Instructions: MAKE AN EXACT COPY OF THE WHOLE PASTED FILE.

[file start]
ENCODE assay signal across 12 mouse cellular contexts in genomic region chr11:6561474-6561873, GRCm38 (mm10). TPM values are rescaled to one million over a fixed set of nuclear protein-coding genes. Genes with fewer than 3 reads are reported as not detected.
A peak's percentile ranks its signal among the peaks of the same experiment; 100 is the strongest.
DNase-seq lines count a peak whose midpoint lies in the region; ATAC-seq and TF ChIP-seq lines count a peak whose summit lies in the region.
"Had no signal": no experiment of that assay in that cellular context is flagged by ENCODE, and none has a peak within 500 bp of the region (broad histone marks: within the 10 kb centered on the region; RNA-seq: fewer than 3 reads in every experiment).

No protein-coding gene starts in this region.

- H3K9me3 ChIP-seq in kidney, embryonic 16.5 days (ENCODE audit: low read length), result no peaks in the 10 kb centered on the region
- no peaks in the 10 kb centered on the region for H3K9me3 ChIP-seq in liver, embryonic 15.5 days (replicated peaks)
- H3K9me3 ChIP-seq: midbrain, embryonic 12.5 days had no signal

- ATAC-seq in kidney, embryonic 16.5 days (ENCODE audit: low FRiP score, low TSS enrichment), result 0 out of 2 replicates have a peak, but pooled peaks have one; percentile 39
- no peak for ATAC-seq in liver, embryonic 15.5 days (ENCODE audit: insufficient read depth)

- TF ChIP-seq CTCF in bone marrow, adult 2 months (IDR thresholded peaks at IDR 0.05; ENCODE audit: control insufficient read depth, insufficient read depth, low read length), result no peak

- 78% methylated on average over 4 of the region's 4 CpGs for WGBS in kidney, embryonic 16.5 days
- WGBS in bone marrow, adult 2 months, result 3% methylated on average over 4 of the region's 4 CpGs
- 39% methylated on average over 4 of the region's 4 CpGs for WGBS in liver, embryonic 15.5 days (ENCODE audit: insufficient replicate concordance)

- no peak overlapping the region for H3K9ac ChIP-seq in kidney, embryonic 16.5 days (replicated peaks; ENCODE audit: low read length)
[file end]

ENCODE assay signal across 12 mouse cellular contexts in genomic region chr11:6561474-6561873, GRCm38 (mm10). TPM values are rescaled to one million over a fixed set of nuclear protein-coding genes. Genes with fewer than 3 reads are reported as not detected.
A peak's percentile ranks its signal among the peaks of the same experiment; 100 is the strongest.
DNase-seq lines count a peak whose midpoint lies in the region; ATAC-seq and TF ChIP-seq lines count a peak whose summit lies in the region.
"Had no signal": no experiment of that assay in that cellular context is flagged by ENCODE, and none has a peak within 500 bp of the region (broad histone marks: within the 10 kb centered on the region; RNA-seq: fewer than 3 reads in every experiment).

No protein-coding gene starts in this region.

- H3K9me3 ChIP-seq in kidney, embryonic 16.5 days (ENCODE audit: low read length), result no peaks in the 10 kb centered on the region
- no peaks in the 10 kb centered on the region for H3K9me3 ChIP-seq in liver, embryonic 15.5 days (replicated peaks)
- H3K9me3 ChIP-seq: midbrain, embryonic 12.5 days had no signal

- ATAC-seq in kidney, embryonic 16.5 days (ENCODE audit: low FRiP score, low TSS enrichment), result 0 out of 2 replicates have a peak, but pooled peaks have one; percentile 39
- no peak for ATAC-seq in liver, embryonic 15.5 days (ENCODE audit: insufficient read depth)

- TF ChIP-seq CTCF in bone marrow, adult 2 months (IDR thresholded peaks at IDR 0.05; ENCODE audit: control insufficient read depth, insufficient read depth, low read length), result no peak

- 78% methylated on average over 4 of the region's 4 CpGs for WGBS in kidney, embryonic 16.5 days
- WGBS in bone marrow, adult 2 months, result 3% methylated on average over 4 of the region's 4 CpGs
- 39% methylated on average over 4 of the region's 4 CpGs for WGBS in liver, embryonic 15.5 days (ENCODE audit: insufficient replicate concordance)

- no peak overlapping the region for H3K9ac ChIP-seq in kidney, embryonic 16.5 days (replicated peaks; ENCODE audit: low read length)